The UK faces an obesity crisis. But what are the underlying causes of poor health and what conduces to flourishing?
Weekend Word, BBC Radio Wales, 28/11/2014
Yesterday we heard that Wales’ has the biggest childhood obesity problem in the UK and one of the worst in Europe. On the same day NICE, The National Institute for Health and Care Excellence, recommended that people with diabetes linked to obesity should be quickly assessed for weight-loss surgery.
For adults and children alike, obesity can mean health problems and psychological difficulties. It’s expensive, too: treating the two million people with type-2 diabetes alone accounts for ten percent of the NHS budget.
So what’s happening? The more you dig into the causes of obesity the more complex the picture becomes. NICE recognises that surgery won’t stop people over-eating: they also need help to change habits, eat better and exercise more. And it recommends psychological support because, as we discover every time we feel down and reach for a chocolate bar, there’s a link between what we eat and how we feel.
I’ve recently been learning how Scotland is responding to these challenges. Like South Wales, central Scotland changed profoundly in the 1980s when the docks, pits and heavy industry closed down. The result wasn’t just poverty. The changes also brought a feeling of disconnection and hopelessness and, in turn, that affected people’s health. Research connects good health with the feeling that we can make sense of what happens to us and respond to the challenges we face. Meanwhile, pessimism and feeling powerless bring poor health.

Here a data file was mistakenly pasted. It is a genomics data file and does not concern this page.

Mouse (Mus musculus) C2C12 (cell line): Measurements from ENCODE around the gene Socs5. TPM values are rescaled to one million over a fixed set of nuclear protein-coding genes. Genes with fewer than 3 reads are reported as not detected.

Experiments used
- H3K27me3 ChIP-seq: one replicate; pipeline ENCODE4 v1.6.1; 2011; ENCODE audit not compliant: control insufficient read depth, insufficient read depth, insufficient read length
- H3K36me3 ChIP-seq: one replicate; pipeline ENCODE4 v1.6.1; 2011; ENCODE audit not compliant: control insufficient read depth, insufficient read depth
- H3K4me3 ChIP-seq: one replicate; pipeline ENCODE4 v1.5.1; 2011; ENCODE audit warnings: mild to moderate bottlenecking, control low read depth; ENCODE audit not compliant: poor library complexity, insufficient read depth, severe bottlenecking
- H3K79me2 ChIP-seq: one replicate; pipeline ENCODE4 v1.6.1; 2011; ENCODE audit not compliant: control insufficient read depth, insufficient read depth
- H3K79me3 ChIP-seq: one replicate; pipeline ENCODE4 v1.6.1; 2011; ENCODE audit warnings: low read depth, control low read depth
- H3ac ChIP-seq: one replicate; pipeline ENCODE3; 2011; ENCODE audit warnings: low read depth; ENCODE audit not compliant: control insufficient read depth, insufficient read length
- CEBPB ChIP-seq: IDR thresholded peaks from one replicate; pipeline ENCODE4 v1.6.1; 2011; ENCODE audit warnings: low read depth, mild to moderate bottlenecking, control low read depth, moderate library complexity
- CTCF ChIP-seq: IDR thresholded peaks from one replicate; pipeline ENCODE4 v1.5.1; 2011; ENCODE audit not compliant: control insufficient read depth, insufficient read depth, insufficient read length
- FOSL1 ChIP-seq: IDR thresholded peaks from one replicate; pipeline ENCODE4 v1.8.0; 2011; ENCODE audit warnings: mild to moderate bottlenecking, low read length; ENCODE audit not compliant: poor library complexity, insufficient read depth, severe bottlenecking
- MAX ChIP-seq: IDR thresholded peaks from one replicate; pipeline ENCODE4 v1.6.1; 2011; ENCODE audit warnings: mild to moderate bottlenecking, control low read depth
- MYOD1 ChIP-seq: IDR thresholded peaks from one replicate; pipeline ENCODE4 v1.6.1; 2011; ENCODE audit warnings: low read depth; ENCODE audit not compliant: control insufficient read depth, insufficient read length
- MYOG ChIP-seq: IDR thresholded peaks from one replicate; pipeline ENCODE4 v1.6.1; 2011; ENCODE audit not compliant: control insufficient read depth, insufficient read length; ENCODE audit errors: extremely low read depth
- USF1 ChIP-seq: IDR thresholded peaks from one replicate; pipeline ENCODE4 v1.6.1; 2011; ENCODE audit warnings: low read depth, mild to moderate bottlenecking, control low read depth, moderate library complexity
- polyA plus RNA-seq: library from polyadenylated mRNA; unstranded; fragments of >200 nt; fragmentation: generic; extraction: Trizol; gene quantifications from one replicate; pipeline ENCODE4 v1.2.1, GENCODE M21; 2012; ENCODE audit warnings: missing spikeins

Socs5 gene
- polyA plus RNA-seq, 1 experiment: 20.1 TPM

The Scottish government concluded that they needed to address the social and psychological sources of the country’s health problems. Because our sense of coherence is laid down in our earliest years, they’ve prioritised helping parents to give children a consistent sense of being valued, while other policies help adults feel they have a place in society.
Being healthy and avoiding obesity isn’t just about our bodies. It depends, in many cases, on feeling that our lives matter – that there’s a reason to get out of bed, take exercise and stop smoking. Buddhism teaches that it’s an illusion to think we’re independent, isolated individuals. Meaning and a sense of flourishing come when we feel in our bones the greater truth that we’re connected to each other and have a contribution to make. Good health flows from that, and it can flow on to our children.
An excellent podcast interview with Sir Harry Burns describes the thinking behind the Scotland’s Wellbeing policies: